GRAND RAPIDS, Mich. (WOOD) — Community reaction to five recorded phone calls between Grand Rapids police officers about a former assistant prosecutor’s wrong-way car crash has been swift and unsparing.
Many are condemning the actions of the officers in this case and the department’s practices.
One Grand Rapids urban outreach organization says the content of the calls released Wednesday echo what some have been saying for years about interactions with the Grand Rapids Police Department.
“I think the events that came out today kind of also verify what the community’s been saying all along and that is that not all police officers treat all people in the city of Grand Rapids the same way all the time,” Jeremy DeRoo, the executive director of LINC UP, told 24 Hour News 8.
DeRoo says the content of the calls, in which officers discuss how to downplay the apparent drunken driving crash of a then-assistant prosecutor, will mean one step back for GRPD.
“That breeds mistrust with communities and it’s something that has to be taken seriously and addressed,” DeRoo said. “It’s been a difficult year for the credibility of the Grand Rapids Police Department with the traffic study results came out as they did, with some of the reactions to issues that have happened in the community in the spring and this now as well.”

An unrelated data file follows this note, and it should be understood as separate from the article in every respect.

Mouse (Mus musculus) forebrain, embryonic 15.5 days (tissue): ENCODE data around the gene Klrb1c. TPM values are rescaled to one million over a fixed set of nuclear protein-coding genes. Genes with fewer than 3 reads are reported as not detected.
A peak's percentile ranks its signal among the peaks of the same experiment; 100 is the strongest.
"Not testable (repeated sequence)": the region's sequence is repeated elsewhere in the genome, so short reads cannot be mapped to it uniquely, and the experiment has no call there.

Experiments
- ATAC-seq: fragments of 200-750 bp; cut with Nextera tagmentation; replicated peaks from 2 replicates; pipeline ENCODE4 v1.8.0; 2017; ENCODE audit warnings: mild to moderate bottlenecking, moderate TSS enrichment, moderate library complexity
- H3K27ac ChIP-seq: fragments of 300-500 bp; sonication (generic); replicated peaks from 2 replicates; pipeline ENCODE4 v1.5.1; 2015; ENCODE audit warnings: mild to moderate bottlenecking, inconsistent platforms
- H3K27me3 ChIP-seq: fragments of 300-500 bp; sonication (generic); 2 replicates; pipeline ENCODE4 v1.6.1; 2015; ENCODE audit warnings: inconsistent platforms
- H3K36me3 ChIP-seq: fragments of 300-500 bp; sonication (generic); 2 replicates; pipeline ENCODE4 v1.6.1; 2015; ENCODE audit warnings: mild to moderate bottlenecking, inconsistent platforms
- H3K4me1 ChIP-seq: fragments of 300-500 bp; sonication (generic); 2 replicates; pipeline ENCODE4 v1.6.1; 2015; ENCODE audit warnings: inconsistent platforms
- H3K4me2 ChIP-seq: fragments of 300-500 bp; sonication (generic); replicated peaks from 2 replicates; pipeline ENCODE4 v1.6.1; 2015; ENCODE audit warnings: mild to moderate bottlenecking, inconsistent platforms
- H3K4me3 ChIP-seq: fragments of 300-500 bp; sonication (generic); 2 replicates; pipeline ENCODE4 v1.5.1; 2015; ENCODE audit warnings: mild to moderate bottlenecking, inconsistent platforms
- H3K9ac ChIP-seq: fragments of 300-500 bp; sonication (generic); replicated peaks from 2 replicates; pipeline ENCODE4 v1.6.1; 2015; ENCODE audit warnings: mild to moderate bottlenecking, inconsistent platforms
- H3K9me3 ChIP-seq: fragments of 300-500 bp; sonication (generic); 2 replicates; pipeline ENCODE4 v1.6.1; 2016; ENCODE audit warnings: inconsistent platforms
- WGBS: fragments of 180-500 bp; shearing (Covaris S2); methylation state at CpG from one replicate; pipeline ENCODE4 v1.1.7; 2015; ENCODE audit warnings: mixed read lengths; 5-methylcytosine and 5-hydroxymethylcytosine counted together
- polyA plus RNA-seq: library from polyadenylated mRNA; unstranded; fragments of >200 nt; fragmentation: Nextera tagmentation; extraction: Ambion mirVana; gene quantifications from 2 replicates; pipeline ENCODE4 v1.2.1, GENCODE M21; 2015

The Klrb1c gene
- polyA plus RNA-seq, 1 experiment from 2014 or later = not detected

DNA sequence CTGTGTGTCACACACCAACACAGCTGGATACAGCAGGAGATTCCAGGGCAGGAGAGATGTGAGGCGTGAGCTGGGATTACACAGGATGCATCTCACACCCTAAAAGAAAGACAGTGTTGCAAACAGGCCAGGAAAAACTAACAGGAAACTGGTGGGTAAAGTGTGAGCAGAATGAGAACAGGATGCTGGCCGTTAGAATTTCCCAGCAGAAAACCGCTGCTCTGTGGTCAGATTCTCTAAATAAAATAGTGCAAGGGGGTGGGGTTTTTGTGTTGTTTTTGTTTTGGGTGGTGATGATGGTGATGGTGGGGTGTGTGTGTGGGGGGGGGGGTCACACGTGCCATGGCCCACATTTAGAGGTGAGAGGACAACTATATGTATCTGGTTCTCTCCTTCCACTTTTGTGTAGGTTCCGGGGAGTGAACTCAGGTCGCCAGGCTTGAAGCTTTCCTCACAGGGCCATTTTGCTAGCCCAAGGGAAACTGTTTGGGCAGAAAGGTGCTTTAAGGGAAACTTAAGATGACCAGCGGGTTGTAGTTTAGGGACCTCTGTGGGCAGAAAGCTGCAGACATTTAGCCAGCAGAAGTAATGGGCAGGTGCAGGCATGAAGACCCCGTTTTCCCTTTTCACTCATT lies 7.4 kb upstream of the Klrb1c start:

DeRoo said everything that has unfolded this year is why public accountability and transparency need to be top priority for the department’s administration. He recognizes that officials have been working on that with task force teams designed to bridge the gap in public trust.
After the story broke Wednesday morning, many on WOOD TV8’s Facebook page posted with strong opinions and calling for more action.
“The chief and each of his assistants should be fired. The State Attorney General needs to investigate this incident.” Larry Clark commented.
“The Grand Rapids Police Department has a culture that encourages the type of behavior that is demonstrated in these calls. I have personally witnessed multiple GRPD officers commit perjury on the stand in open court to cover up for themselves, their fellow officers, and prosecutors. It is so prevalent that it leads me to conclude that it is cultural. This pattern of behavior has been brought to Chief Rahinsky’s attention, as well as to the attention of the council members in Grand Rapids, and nothing has been done to address the cultural issues that lead to this type of behavior happening again and again,” James William Lowry posted.
“What else has come across line 3407??? How many of the GRPDs friends have gotten away with committing crimes using this line? It looks like SOP to send calls there when they don’t want info to get out,” Jennifer Lanning wrote.
>>Inside woodtv.com: Complete coverage of the fallout of the crash
Despite harsh criticism like that, DeRoo said the tapes aren’t totally damaging. He believes there are committed people inside and outside department who working toward better police relations.